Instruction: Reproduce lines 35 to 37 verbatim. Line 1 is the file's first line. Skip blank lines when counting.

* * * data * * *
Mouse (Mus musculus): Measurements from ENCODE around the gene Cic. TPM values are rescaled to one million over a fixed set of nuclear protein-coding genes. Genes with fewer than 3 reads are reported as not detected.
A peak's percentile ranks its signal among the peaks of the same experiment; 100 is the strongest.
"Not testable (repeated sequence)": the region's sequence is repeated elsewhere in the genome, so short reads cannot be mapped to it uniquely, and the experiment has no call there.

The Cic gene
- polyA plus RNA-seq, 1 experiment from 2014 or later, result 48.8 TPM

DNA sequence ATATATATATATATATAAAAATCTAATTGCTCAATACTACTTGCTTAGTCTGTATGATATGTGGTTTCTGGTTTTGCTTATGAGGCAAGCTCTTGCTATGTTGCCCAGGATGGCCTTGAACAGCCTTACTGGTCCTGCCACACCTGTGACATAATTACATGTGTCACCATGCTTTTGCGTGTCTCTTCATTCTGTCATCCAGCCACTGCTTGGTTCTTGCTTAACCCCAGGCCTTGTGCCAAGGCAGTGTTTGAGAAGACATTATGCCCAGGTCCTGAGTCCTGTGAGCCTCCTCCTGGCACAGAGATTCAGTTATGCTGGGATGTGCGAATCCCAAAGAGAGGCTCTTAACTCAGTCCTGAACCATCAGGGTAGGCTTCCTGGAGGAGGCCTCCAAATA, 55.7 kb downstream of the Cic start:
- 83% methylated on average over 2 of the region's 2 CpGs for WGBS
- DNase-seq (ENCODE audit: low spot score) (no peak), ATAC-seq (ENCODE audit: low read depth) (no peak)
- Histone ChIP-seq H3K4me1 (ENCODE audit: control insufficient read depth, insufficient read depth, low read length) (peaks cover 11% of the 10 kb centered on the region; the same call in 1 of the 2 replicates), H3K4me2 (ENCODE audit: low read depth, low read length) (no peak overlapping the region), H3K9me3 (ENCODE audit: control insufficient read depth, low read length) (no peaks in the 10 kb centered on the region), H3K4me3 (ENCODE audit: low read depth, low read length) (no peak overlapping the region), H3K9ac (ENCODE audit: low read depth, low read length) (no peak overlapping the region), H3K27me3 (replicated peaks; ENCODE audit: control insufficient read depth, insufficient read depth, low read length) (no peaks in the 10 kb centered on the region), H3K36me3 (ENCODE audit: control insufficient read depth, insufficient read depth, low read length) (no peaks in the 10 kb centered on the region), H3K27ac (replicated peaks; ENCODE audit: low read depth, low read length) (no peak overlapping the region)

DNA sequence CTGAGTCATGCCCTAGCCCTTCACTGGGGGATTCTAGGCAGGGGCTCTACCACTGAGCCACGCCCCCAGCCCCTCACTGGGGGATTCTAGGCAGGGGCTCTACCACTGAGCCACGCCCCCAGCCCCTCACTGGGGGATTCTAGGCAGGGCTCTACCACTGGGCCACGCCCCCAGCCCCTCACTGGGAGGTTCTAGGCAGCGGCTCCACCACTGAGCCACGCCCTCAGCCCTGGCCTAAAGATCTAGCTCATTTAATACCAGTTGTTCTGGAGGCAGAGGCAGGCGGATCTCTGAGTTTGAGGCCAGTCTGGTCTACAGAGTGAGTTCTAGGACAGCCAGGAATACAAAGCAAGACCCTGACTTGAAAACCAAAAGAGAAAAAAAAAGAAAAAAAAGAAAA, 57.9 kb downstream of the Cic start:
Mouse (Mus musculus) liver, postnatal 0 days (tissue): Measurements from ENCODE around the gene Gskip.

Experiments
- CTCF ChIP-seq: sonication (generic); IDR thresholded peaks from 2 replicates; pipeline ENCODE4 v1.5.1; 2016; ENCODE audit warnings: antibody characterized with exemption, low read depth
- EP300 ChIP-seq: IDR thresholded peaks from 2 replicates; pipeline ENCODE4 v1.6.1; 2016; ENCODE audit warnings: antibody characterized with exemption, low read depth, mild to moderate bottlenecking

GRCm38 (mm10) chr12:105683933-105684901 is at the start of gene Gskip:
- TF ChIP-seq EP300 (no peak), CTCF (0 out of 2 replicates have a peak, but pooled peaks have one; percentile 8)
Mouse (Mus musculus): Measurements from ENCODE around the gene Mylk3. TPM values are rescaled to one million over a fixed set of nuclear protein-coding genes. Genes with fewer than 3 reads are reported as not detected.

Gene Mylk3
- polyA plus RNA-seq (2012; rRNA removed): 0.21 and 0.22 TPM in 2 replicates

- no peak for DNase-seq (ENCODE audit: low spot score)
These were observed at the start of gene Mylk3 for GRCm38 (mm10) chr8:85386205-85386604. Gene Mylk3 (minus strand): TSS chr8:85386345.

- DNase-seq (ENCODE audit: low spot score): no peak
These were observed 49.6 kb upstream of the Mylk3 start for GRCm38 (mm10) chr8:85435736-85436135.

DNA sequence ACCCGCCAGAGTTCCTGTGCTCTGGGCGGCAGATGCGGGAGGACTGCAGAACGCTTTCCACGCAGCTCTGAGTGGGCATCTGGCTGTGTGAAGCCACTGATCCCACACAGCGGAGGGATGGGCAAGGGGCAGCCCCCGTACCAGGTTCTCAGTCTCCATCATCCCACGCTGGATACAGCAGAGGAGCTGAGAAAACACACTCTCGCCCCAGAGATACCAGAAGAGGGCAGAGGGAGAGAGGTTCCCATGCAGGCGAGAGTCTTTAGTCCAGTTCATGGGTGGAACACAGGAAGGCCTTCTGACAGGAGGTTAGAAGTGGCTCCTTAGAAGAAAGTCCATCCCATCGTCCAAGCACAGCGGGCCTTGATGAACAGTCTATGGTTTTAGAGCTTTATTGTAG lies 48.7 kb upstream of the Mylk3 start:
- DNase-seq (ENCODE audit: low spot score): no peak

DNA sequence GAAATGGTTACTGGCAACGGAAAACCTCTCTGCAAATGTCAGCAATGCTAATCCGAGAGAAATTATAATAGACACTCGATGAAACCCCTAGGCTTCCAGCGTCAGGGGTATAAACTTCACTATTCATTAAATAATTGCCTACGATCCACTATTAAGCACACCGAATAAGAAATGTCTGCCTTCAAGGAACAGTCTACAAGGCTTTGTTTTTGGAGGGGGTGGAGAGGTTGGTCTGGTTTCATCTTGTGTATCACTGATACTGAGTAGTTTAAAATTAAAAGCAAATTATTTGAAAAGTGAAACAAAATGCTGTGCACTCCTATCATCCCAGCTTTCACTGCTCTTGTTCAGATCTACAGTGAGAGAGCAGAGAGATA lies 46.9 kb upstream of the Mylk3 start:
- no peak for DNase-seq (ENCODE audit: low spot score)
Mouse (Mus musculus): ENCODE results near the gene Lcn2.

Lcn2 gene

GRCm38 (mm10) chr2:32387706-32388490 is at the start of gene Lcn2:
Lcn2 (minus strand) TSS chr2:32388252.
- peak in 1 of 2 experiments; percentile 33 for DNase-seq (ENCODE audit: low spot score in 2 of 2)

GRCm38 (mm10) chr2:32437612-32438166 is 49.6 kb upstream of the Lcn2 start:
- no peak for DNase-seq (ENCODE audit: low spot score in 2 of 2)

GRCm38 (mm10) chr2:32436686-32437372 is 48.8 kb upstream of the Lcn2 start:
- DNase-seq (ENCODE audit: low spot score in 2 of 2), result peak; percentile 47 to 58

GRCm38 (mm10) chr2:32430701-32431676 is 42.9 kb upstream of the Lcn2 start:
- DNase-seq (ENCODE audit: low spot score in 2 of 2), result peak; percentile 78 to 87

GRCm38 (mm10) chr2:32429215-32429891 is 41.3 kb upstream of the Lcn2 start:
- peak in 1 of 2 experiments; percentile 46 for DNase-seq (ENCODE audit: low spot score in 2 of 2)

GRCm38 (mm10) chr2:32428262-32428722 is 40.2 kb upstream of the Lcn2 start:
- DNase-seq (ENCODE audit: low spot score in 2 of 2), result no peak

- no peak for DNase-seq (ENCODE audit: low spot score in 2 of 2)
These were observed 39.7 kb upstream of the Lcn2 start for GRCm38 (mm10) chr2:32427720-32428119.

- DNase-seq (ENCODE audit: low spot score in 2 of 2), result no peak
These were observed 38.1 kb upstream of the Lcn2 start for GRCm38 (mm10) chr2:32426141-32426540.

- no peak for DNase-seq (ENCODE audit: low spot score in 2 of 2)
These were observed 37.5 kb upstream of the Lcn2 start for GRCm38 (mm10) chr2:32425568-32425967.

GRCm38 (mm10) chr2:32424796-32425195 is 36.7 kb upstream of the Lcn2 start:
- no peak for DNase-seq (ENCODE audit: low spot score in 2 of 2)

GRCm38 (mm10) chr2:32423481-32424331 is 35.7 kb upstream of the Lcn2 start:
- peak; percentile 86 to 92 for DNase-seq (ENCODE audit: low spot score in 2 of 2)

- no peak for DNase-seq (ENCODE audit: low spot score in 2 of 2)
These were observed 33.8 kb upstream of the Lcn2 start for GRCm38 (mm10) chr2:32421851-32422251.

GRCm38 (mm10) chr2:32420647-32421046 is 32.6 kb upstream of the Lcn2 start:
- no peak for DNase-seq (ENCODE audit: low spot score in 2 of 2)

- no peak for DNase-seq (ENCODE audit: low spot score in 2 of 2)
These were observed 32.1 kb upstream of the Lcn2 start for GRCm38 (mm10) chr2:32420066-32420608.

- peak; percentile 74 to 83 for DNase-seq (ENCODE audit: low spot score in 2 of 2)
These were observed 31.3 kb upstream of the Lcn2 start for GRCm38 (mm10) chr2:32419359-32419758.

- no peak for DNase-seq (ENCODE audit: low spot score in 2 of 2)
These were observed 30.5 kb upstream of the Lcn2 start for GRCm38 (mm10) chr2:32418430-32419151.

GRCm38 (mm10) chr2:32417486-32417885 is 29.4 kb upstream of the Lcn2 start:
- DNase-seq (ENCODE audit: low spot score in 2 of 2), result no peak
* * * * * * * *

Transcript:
GRCm38 (mm10) chr2:32436686-32437372 is 48.8 kb upstream of the Lcn2 start:
- DNase-seq (ENCODE audit: low spot score in 2 of 2), result peak; percentile 47 to 58

GRCm38 (mm10) chr2:32430701-32431676 is 42.9 kb upstream of the Lcn2 start: